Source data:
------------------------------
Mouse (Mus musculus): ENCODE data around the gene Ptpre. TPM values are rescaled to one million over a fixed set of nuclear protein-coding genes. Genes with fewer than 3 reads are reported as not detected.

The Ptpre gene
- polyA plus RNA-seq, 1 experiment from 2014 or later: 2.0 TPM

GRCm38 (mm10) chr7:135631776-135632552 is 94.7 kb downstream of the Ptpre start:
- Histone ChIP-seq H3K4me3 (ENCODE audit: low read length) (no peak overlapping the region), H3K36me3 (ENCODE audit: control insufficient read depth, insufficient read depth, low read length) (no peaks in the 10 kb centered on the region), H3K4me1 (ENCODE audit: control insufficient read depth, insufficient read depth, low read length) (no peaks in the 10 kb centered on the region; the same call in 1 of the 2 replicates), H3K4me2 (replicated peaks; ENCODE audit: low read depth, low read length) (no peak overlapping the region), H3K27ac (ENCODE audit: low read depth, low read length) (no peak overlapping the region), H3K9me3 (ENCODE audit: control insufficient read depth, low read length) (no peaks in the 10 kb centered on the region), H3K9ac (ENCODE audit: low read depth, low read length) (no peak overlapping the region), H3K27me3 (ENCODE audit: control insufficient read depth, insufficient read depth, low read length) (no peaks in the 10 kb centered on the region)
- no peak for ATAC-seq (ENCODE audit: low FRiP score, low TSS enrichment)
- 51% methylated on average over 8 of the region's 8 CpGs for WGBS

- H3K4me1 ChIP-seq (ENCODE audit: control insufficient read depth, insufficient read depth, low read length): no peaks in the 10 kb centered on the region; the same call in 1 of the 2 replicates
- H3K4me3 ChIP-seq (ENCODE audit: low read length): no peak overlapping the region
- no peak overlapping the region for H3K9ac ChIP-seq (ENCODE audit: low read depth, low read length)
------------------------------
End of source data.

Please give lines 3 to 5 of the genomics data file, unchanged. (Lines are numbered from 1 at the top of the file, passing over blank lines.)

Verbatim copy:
- polyA plus RNA-seq, 1 experiment from 2014 or later: 2.0 TPM

GRCm38 (mm10) chr7:135631776-135632552 is 94.7 kb downstream of the Ptpre start:
- Histone ChIP-seq H3K4me3 (ENCODE audit: low read length) (no peak overlapping the region), H3K36me3 (ENCODE audit: control insufficient read depth, insufficient read depth, low read length) (no peaks in the 10 kb centered on the region), H3K4me1 (ENCODE audit: control insufficient read depth, insufficient read depth, low read length) (no peaks in the 10 kb centered on the region; the same call in 1 of the 2 replicates), H3K4me2 (replicated peaks; ENCODE audit: low read depth, low read length) (no peak overlapping the region), H3K27ac (ENCODE audit: low read depth, low read length) (no peak overlapping the region), H3K9me3 (ENCODE audit: control insufficient read depth, low read length) (no peaks in the 10 kb centered on the region), H3K9ac (ENCODE audit: low read depth, low read length) (no peak overlapping the region), H3K27me3 (ENCODE audit: control insufficient read depth, insufficient read depth, low read length) (no peaks in the 10 kb centered on the region)